Within DG COMP, an Early Alert Unit would investigate where a tipping of markets is suspected of developing. To this aim, the Early Alert Unit should regularly monitor markets where it is likely that a platform may change the market structure in the near future. Such an investigation would not be as elaborate as a sector inquiry or a market investigation, but simply amount to a monitoring and largely be fueled by publicly available information and voluntary information provided from market players.
If the Early Alert Unit has indications that a competition for the market is going to take place and a “tipping” is likely in the near future, based on scenarios experienced so far, it could suggest that the set of substantive rules are made binding for the relevant platform and be complied with. This would require early communication and concurring decision-making with the Platform Compliance Unit at DG CNCT. This is not to hamstring a nascently successful platform, or impede it from growing swiftly to a position of genuine success, or what we call natural tipping. But that growth must not be through anti-competitive acts or features for example, through exclusionary acts, banning multi-homing, self-preferencing, or non-transparent practices or misuse of data, nor must the tipping itself jeopardize the effective functioning of markets, through, for example, exclusionary or exploitative behavior.
An example of the interplay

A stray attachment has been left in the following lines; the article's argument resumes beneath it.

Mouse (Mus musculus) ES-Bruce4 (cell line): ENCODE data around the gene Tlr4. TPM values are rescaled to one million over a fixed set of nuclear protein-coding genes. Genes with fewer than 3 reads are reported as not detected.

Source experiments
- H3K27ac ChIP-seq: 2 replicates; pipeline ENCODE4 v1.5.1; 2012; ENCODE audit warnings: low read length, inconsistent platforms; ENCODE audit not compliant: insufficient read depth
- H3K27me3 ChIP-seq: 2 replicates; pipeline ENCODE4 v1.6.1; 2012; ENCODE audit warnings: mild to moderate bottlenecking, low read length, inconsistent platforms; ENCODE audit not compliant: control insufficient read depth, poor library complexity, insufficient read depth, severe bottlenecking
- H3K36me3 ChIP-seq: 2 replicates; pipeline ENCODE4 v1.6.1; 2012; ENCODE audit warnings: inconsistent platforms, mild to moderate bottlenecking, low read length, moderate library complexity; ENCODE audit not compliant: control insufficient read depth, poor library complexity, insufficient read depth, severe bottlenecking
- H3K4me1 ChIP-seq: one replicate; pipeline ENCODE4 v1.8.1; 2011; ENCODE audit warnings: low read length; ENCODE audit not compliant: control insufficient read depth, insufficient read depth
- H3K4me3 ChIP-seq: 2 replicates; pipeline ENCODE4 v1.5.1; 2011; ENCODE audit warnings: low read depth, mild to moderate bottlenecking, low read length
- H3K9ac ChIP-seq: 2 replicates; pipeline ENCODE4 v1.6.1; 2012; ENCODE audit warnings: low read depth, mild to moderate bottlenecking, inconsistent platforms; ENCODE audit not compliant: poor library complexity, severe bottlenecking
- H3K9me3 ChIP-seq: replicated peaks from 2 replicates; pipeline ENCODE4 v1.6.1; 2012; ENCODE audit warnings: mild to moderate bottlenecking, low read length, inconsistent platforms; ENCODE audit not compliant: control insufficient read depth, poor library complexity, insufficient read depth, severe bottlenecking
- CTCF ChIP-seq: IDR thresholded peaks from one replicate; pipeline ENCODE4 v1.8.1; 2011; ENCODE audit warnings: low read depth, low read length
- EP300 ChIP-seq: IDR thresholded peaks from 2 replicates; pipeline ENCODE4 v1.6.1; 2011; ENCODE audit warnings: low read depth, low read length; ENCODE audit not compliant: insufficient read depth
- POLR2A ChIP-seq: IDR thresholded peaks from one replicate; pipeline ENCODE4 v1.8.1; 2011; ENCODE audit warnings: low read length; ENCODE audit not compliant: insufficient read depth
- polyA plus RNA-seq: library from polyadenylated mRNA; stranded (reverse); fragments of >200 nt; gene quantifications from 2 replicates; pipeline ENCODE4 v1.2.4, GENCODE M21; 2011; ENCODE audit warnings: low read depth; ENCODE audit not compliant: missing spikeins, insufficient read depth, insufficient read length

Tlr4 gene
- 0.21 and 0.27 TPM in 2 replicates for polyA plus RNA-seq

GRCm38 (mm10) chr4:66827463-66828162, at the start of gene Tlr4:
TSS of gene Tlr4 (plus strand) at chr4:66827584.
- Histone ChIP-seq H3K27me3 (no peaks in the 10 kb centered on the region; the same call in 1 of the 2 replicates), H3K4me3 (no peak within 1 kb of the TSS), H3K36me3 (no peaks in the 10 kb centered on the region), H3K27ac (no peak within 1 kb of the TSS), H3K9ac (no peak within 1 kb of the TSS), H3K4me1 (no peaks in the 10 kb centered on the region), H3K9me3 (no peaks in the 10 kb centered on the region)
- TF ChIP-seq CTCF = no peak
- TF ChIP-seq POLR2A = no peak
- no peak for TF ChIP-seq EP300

We foresee the Early Alert Unit as having the ability to identify the causes of tipping markets, engage with platforms and others to identify the extent to which a further market investigation is warranted, and throughout be able to engage with the Platform Compliance Unit in DG CNCT, to ensure that reasonable rules have been complied with during the platform’s growth. The role of the Early Alert Unit could thus be described as that of an investigatory arm of DG CNCT’s Platform Compliance Unit. The Early Alert Unit’s function extends to recommending a market investigation. If it appears that behavior is occurring that involves a violation of our rules, and this is contributing to the platform’s growth and a potential unnatural tipping of the market, then the solution is not to await another two years of further market investigation. The first act instead is to communicate with the Platform Compliance Unit and get the rules obeyed, and the platform in compliance. This may avoid the rationale for a market investigation and its attendant delay for worthwhile remedies. The operating principle throughout should always be to remedy problems as expeditiously as possible, ideally through mandating compliance with our ex ante rules. To enable quick measures, an appeal against such a compliance order would not have suspensive effect unless otherwise ordered by the courts.